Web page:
September 26, 2001


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Musharraf's Pakistan
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Kashmir at breakfast,
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A scarred kingdom

G Parthasarathy

Light at the end of the tunnel

I could not see the light at the end of the tunnel. I do not know whether the tunnel is too long, or there is no light at the end of the tunnel. We still have to travel along the tunnel until we see the light, as we are committed to peace with dignity.'

These plaintive words of a Sri Lankan Tamil sum up the sentiments of his people. The Tamils have unfortunately been the victims of a bloody civil war in north-eastern Sri Lanka, between the LTTE led by the psychopathic Velupillai Prabhakaran on the one hand, and the armed forces of Sri Lanka on the other, for over two decades now.

When the charismatic Chandrika Kumaratunga became president of Sri Lanka in 1994, there were great hopes and expectations that she would bridge the ethnic divide in her war ravaged country. She is a leader whose liberal credentials and commitment to pluralistic, democratic and secular values have been unquestionable. Internal political squabbling in Sri Lanka has, however, unfortunately prevented any significant movement forward in addressing the ethnic issue realistically.

The last seven years have been tumultuous for Sri Lanka. Kumaratunga started her term with imaginative proposals for the devolution of powers to address the legitimate grievances of the Tamil minority in 1995. These proposals were spurned by the LTTE. But the international community and public opinion in both India and Sri Lanka showed sympathy and support for Kumaratunga. The LTTE faced increasing international isolation and the Tamil cause in Sri Lanka soon lost the international sympathy it enjoyed earlier.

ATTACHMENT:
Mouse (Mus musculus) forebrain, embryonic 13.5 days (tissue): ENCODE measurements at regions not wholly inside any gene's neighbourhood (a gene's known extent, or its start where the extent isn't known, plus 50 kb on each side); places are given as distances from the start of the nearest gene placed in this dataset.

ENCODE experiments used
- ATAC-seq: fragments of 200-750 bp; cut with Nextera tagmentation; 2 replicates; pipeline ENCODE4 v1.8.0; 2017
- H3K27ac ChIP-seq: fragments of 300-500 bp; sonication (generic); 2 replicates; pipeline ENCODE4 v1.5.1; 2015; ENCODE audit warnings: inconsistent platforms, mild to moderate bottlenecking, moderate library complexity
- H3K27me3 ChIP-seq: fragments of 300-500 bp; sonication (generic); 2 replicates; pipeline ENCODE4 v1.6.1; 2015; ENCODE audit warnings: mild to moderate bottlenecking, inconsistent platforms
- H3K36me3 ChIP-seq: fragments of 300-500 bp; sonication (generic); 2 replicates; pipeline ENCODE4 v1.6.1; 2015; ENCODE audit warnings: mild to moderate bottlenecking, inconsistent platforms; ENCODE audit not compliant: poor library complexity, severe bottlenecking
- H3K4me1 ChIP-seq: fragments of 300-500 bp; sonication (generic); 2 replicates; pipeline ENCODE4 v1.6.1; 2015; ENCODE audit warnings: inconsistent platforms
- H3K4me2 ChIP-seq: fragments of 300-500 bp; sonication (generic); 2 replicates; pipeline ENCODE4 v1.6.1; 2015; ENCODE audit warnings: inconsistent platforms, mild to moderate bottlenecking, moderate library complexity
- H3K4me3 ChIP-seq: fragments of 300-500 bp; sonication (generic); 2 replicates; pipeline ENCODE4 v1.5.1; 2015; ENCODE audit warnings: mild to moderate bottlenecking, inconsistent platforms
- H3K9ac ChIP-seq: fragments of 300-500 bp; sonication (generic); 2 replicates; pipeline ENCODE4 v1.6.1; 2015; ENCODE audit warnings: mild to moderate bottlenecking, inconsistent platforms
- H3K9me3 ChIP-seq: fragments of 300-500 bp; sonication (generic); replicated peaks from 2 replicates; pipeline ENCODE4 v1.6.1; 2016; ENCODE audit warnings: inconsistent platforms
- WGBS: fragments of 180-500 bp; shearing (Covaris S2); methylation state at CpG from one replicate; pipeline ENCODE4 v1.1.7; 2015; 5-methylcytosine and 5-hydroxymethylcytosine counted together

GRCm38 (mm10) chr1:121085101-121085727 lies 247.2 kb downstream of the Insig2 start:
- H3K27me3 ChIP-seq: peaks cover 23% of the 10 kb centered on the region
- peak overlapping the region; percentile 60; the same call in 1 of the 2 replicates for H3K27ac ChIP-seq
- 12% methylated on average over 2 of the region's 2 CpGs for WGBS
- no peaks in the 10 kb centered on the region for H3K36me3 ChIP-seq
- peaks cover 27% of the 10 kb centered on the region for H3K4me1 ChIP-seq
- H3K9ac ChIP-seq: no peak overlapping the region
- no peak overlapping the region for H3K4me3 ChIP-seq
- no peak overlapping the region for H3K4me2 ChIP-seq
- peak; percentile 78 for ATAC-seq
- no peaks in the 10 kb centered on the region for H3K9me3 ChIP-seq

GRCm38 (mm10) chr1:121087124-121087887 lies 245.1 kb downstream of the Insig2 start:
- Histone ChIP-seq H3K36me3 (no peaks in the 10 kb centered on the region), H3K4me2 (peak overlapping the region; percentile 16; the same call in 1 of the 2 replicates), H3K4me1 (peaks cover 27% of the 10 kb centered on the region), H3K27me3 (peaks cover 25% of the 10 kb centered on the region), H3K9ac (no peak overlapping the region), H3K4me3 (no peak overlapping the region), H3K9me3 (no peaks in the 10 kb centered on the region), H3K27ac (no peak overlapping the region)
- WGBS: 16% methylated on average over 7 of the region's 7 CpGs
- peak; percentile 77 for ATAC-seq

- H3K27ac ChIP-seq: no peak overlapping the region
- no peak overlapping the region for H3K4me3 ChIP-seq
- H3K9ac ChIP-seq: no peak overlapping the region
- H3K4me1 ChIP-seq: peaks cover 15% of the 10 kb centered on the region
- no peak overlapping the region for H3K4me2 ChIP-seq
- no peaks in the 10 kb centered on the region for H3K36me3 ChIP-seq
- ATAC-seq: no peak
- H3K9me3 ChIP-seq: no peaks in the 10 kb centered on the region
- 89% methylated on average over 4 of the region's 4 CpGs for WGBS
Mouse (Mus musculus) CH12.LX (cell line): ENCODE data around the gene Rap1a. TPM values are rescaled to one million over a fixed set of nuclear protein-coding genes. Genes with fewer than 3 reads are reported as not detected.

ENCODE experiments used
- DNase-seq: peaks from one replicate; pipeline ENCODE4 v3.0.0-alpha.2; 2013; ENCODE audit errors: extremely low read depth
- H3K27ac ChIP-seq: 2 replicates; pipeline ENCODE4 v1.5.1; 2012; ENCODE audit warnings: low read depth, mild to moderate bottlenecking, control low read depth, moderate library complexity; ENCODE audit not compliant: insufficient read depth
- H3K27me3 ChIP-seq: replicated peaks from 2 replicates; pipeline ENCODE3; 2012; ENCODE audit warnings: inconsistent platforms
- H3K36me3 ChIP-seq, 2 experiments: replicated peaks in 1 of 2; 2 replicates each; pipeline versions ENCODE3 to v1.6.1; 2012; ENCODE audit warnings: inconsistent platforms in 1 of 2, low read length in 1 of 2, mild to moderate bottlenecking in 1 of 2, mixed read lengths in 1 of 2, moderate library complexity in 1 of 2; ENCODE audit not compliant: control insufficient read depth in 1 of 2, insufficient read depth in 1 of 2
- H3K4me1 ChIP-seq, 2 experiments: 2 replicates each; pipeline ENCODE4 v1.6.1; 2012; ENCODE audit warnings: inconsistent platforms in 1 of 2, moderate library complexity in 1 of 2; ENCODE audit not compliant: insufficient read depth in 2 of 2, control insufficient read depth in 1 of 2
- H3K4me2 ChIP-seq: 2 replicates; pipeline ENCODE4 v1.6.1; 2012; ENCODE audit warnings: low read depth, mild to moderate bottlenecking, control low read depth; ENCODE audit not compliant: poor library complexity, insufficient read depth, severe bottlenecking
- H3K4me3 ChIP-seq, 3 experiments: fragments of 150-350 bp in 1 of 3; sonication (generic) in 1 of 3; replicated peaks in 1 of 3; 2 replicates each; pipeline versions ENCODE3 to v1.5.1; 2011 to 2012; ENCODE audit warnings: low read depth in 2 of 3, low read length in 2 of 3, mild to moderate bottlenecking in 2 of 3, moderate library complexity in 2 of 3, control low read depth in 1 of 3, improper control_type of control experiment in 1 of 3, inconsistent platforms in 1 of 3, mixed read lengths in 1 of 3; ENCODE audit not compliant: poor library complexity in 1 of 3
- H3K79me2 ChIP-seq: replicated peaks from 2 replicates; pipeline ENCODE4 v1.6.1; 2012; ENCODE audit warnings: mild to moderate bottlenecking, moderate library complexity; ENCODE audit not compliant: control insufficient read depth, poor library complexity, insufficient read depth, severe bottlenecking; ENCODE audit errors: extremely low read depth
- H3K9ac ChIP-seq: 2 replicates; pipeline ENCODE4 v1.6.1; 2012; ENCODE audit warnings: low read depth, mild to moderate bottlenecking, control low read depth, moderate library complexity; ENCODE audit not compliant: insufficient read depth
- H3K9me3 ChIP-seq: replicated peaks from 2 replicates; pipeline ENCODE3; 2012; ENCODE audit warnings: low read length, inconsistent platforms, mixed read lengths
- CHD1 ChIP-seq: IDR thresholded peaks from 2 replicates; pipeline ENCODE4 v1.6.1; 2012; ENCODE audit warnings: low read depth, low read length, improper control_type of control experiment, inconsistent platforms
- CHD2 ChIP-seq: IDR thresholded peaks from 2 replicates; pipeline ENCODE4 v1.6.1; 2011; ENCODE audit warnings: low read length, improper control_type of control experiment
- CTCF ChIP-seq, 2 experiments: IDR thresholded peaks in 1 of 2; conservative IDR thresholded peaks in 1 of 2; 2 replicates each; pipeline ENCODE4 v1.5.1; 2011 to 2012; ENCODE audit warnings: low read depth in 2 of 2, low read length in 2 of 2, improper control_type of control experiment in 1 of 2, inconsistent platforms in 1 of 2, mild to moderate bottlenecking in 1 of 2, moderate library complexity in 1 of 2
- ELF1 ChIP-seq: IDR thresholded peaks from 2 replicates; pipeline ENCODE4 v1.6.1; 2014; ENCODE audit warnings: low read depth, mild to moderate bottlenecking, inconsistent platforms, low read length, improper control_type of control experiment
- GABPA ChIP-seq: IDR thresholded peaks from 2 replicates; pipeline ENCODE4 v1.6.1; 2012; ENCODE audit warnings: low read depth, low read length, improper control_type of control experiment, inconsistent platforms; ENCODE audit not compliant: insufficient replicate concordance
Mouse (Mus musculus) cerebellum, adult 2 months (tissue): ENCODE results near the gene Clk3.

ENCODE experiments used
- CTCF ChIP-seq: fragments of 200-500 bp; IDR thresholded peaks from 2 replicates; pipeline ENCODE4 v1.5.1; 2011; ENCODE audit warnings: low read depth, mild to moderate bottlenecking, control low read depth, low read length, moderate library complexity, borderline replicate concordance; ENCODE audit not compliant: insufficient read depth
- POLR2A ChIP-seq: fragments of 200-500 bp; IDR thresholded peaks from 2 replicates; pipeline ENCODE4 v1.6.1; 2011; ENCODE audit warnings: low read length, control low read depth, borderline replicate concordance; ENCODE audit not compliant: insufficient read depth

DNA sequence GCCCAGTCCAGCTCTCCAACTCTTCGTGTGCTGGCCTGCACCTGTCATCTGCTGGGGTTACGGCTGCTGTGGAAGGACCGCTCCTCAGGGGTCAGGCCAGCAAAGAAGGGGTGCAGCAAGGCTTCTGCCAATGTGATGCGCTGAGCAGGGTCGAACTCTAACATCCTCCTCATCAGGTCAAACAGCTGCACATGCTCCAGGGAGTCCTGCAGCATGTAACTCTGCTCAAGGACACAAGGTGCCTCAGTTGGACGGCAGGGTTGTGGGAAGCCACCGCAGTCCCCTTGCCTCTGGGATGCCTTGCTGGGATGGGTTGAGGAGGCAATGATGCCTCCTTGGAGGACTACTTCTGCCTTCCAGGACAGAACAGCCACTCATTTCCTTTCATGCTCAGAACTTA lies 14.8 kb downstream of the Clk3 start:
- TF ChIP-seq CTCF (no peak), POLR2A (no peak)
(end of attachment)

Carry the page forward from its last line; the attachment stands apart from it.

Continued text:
Indian public opinion was outraged when the LTTE attempted to assassinate Kumaratunga during an election campaign. The incident brought back painful memories of the Rajiv Gandhi assassination in the midst of an election campaign in India. Prabhakaran does have the dubious record of having killed not merely his adversaries, but scores of Tamil leaders ranging from the moderate TULF leader Amrithalingam on the one hand, to his own deputy and military commander Mahatyya, on the other.

The last few years have been difficult for Sri Lanka. While the Sri Lankan army regained control over the Jaffna peninsula by 1996, it has since faced a series of military reverses. The army had lost control over almost the entire Jaffna peninsula by last year. It has retained control only in Jaffna town, the strategically vital airbase in Pallaly and the naval base in Kankesanthurai. Three divisions of the Sri Lankan forces today face a logistical nightmare depending entirely on these two bases for their survival in the peninsula. The confidence and morale of the Sri Lankan armed forces seems to have been rudely shaken by last year's military debacle.

The LTTE now possesses artillery and substantial firepower that it can bring to bear on the Sri Lankan garrisons in the peninsula. While under normal circumstances the Sri Lankan armed forces should be able to hold firm, problems of morale and logistics can lead to unpredictable results. It would be disastrous to our security interests if the LTTE were to seize control, or dominate the Jaffna peninsula. Their gun culture, drug connections and links with criminal, secessionist and terrorist organizations and groups like the PWG in India will pose new and serious security threats if this were to happen.

The ethnic conflict has devastated Sri Lanka's economy. The attack on the Katunayake airport on July 24 caused extensive damage to both the air force and the Sri Lankan airlines. There has been a fall in tourism revenues. Foreign investors are chary of investing in Sri Lanka. The increasing expenditure on defence is naturally diverting funds away from further developing the country's social infrastructure. Adding to these factors in the growing climate of political uncertainty that has now engulfed the island. Kumaratunga's ruling coalition had a razor thin majority in parliament.